18 Days of Paranoia #3: The Private Files of J. Edgar Hoover (dir by Larry Cohen)


The 1977 film, The Private Files of J. Edgar Hoover, opens in 1972.

J. Edgar Hoover, the much-feared and long-serving director of the FBI, has just been found dead at his home and it seems like the entire city of Washington, D.C. is scrambling.  Not only are people jockeying for Hoover’s job but they’re also wondering what might be found in his secret files.  As quickly becomes apparent, Hoover had a file on everyone.  While Presidents lauded him and the press portrayed him as hero, Hoover spent nearly 50 years building up a surveillance state.  Hoover said it was to fight criminals and subversives but mostly, it was just to hold onto his own power.  Even President Nixon is heard, in the Oval Office, ordering his men to get those files.

Hoover may have known everyone’s secrets but, the film suggests, very few people knew his.  The film is narrated by a former FBI agent named Dwight Webb (Rip Torn).  Dwight talks about how he was kicked out of the FBI because it was discovered that he not only smoked but that he was having an adulterous affair with a secretary.  “You know how Hoover was about that sex stuff,” he says, his tone suggesting that there’s more to the story than just Hoover being a bit of a puritan.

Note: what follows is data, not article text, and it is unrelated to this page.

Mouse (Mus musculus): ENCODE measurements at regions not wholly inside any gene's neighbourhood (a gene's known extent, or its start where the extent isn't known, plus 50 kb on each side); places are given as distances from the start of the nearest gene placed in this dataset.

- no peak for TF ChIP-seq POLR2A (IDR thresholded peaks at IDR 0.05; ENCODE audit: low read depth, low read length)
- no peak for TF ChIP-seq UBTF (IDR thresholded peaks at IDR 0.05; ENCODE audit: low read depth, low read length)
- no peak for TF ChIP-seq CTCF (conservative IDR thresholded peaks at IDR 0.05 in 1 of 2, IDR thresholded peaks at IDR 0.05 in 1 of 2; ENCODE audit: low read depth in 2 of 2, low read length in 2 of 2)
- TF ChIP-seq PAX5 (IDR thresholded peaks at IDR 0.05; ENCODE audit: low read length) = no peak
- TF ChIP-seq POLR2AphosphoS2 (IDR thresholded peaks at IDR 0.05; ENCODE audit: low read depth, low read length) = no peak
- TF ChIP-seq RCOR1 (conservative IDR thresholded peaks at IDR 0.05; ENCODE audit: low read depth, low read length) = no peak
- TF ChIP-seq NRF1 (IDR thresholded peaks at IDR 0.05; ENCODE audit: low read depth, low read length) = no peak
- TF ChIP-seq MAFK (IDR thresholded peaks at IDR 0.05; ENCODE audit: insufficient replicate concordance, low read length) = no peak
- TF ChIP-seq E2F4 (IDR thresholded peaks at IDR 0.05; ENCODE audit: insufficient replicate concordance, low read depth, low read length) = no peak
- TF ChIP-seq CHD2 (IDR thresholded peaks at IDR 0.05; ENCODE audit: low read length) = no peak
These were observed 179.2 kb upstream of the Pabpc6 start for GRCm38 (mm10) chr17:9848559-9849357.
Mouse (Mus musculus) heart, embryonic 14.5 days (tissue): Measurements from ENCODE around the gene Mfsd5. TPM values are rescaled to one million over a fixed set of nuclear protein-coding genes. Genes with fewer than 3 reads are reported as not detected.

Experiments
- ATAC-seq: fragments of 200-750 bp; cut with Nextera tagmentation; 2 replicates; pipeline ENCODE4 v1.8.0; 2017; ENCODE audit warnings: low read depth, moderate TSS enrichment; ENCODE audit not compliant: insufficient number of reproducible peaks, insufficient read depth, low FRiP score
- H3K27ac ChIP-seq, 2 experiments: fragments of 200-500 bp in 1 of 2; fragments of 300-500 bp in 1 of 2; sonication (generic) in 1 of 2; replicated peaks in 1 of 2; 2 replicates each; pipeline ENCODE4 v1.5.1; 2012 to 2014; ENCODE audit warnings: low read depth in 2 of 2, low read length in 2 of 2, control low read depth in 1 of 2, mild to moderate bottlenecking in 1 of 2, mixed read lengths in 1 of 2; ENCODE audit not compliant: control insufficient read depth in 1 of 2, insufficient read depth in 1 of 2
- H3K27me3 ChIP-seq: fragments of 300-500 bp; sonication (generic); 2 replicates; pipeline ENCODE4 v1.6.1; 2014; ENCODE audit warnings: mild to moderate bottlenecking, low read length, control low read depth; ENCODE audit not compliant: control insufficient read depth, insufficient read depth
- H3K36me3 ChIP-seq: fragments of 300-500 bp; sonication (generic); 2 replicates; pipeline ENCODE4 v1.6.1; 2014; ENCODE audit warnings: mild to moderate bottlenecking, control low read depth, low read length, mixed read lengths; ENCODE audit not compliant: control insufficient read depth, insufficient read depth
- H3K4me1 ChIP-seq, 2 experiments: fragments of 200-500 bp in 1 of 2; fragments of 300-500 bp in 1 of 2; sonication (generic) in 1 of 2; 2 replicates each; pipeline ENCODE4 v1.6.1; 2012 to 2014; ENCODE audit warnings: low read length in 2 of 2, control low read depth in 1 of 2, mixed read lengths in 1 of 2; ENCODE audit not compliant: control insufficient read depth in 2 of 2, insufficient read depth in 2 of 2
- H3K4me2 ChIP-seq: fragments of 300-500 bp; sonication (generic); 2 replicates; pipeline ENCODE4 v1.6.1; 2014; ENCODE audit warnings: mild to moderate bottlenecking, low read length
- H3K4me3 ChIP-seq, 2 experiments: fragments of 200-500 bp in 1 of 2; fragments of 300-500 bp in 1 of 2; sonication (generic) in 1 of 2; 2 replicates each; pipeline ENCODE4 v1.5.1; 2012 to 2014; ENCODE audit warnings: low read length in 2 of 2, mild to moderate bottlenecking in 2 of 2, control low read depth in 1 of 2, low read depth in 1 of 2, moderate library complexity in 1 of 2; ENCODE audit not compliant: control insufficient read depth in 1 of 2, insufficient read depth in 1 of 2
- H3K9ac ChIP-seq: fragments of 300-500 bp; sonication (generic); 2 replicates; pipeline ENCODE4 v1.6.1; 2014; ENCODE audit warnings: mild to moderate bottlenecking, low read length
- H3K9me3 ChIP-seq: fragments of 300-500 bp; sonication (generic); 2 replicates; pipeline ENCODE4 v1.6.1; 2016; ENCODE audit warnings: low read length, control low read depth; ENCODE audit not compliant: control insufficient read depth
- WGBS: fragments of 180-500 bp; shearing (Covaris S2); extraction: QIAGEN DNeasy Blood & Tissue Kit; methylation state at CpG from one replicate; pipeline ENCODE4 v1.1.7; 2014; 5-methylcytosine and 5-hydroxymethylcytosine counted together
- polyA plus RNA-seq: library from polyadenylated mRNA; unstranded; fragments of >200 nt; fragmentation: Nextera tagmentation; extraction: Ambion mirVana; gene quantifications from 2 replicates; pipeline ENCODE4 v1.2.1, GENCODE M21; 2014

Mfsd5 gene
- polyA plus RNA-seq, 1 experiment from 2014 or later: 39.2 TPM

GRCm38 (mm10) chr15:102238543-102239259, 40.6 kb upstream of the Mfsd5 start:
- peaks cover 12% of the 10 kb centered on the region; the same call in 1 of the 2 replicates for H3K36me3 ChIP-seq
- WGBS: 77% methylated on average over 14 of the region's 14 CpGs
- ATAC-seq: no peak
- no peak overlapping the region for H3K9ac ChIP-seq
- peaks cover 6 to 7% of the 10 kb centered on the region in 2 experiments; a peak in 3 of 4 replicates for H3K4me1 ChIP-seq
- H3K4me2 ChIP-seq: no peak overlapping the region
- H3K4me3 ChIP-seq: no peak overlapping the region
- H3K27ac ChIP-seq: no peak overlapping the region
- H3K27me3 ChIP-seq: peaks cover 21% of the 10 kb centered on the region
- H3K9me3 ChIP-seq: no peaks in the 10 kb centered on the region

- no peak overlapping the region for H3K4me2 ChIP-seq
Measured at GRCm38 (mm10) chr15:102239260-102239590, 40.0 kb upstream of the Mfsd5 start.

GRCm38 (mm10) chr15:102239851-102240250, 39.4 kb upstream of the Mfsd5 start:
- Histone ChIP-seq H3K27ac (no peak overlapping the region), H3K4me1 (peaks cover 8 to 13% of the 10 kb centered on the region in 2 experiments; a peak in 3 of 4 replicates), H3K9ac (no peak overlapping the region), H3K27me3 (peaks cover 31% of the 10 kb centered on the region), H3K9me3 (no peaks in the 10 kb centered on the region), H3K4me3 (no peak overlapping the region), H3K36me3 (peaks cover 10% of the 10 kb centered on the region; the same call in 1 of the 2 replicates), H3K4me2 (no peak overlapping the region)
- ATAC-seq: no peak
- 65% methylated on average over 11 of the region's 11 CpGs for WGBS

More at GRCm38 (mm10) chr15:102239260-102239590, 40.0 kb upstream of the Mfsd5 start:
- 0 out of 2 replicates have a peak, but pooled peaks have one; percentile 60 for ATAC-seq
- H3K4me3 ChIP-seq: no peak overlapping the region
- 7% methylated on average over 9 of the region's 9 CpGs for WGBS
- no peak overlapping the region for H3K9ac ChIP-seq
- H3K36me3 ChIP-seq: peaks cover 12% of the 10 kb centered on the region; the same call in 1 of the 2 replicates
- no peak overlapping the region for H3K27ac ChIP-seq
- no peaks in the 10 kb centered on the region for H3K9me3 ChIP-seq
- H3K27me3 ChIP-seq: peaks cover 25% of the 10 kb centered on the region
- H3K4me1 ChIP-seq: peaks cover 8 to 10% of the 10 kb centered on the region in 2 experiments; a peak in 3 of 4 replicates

We flash back to the 1920s.  We see a young Hoover (James Wainwright) as a part of the infamous Palmer Raids, an early effort by the Justice Department to track down and deport communist subversives.  Though Hoover disagrees with the legality of the Palmer Raids, he still plays his part and that loyalty is enough to eventually get him appointed, at the age of 29, to be the head of the agency that would eventually become the FBI.  Hoover may start out as a relatively idealistic man but it doesn’t take long for the fame and the power to go to his head.

Hoover (now played by Broderick Crawford) serves a number of Presidents, each one worse the one who proceeded him.  Franklin Delano Roosevelt (Howard Da Silva) is an avuncular despot while the Kennedy brothers (William Jordan as John and Michael Parks as Bobby) are two rich brats who think that they can control Hoover but who soon discover that Hoover is far more clever than they realize.  Hoover finds himself a man out-of-place in the 60s and the 70s,  Suddenly, he’s no longer everyone’s hero and people are starting to view the FBI as being not a force for law enforcement but instead an instrument of oppression.

Through it all, Hoover remains an enigma.  He demands a lot of from his agents but he resents them if they’re too successful.  Melvin Purvis (Michael Sacks) might find fame for leading the manhunt that took down Dillinger but he’s driven to suicide by Hoover’s cruel treatment.  Unlike Clint Eastwood’s film about Hoover, The Private Files of J. Edgar Hoover suggests that Hoover was not gay but that instead, that he was so repressed that he was essentially asexual.  When one woman throws herself at him, he accuses her of being a subversive and demands to know how anyone could find him attractive.  He’s closest to his mother and when she dies, he shuts off his emotions.  His own power, for better and worse, becomes the one thing that he loves.  He’s married to the FBI and he often behaves like an abusive spouse.